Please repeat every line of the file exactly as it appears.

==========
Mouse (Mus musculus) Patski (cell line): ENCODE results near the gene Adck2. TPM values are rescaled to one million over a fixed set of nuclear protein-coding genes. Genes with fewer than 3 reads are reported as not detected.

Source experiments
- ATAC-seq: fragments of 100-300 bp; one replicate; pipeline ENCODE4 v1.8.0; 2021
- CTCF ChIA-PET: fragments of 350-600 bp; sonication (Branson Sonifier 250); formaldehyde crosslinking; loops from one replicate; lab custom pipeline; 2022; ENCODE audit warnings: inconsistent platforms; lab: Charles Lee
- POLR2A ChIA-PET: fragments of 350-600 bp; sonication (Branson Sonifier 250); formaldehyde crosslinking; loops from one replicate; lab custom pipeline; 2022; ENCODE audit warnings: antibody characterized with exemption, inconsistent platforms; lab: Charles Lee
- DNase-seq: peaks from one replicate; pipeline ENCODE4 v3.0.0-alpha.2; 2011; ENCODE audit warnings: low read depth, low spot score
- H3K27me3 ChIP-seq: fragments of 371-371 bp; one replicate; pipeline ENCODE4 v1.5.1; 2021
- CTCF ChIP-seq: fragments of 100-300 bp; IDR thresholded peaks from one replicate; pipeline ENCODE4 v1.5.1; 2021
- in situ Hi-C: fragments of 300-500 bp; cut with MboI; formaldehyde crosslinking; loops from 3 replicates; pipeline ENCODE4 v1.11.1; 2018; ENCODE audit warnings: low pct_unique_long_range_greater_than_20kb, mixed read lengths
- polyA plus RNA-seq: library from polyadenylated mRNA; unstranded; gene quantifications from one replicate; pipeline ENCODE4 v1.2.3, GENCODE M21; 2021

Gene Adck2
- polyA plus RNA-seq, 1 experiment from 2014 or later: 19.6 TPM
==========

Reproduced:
Mouse (Mus musculus) Patski (cell line): ENCODE results near the gene Adck2. TPM values are rescaled to one million over a fixed set of nuclear protein-coding genes. Genes with fewer than 3 reads are reported as not detected.

Source experiments
- ATAC-seq: fragments of 100-300 bp; one replicate; pipeline ENCODE4 v1.8.0; 2021
- CTCF ChIA-PET: fragments of 350-600 bp; sonication (Branson Sonifier 250); formaldehyde crosslinking; loops from one replicate; lab custom pipeline; 2022; ENCODE audit warnings: inconsistent platforms; lab: Charles Lee
- POLR2A ChIA-PET: fragments of 350-600 bp; sonication (Branson Sonifier 250); formaldehyde crosslinking; loops from one replicate; lab custom pipeline; 2022; ENCODE audit warnings: antibody characterized with exemption, inconsistent platforms; lab: Charles Lee
- DNase-seq: peaks from one replicate; pipeline ENCODE4 v3.0.0-alpha.2; 2011; ENCODE audit warnings: low read depth, low spot score
- H3K27me3 ChIP-seq: fragments of 371-371 bp; one replicate; pipeline ENCODE4 v1.5.1; 2021
- CTCF ChIP-seq: fragments of 100-300 bp; IDR thresholded peaks from one replicate; pipeline ENCODE4 v1.5.1; 2021
- in situ Hi-C: fragments of 300-500 bp; cut with MboI; formaldehyde crosslinking; loops from 3 replicates; pipeline ENCODE4 v1.11.1; 2018; ENCODE audit warnings: low pct_unique_long_range_greater_than_20kb, mixed read lengths
- polyA plus RNA-seq: library from polyadenylated mRNA; unstranded; gene quantifications from one replicate; pipeline ENCODE4 v1.2.3, GENCODE M21; 2021

Gene Adck2
- polyA plus RNA-seq, 1 experiment from 2014 or later: 19.6 TPM